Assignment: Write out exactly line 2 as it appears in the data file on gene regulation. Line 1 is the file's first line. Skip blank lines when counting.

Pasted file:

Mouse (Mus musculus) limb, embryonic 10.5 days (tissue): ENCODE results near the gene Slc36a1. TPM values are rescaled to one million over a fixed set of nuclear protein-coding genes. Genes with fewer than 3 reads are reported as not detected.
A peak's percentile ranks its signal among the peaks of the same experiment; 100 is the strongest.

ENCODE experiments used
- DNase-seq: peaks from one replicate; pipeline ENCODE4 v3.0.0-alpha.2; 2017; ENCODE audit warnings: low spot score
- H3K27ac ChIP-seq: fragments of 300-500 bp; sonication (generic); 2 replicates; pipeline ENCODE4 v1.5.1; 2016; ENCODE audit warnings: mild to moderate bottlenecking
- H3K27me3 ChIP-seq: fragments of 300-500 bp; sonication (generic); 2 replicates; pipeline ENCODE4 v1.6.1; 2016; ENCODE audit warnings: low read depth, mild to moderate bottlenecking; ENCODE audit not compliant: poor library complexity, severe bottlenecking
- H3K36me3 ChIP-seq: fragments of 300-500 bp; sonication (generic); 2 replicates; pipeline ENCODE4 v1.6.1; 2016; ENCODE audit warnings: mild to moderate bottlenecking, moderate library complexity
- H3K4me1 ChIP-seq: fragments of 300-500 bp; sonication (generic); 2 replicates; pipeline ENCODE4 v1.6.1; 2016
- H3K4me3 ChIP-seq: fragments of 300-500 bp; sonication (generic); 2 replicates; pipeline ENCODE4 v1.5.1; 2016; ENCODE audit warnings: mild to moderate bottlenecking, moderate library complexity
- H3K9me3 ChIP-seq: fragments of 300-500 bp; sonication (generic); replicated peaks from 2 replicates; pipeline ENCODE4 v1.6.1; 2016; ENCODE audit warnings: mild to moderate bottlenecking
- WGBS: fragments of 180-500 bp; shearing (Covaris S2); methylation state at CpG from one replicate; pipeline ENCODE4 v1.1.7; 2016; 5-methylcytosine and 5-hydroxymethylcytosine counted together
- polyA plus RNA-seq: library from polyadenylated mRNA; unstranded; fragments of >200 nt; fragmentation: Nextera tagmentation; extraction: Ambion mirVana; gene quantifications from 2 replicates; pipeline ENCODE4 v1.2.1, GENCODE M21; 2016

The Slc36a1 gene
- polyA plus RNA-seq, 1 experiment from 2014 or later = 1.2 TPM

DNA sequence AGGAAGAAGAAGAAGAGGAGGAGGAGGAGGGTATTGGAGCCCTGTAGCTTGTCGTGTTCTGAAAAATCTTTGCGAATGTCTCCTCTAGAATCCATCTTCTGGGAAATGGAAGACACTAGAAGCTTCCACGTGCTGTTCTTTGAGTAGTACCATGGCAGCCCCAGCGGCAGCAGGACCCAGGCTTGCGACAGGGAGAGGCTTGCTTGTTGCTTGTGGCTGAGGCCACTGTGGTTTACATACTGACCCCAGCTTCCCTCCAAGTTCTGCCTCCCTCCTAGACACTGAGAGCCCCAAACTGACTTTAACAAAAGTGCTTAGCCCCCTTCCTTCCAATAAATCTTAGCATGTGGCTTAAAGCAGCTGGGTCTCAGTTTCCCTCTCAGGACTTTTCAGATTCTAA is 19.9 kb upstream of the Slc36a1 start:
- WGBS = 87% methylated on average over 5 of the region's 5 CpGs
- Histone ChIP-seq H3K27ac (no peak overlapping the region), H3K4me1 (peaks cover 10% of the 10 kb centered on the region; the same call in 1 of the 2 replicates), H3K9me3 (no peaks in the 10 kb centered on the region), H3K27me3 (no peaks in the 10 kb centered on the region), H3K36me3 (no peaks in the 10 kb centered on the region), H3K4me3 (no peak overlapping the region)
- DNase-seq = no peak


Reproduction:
A peak's percentile ranks its signal among the peaks of the same experiment; 100 is the strongest.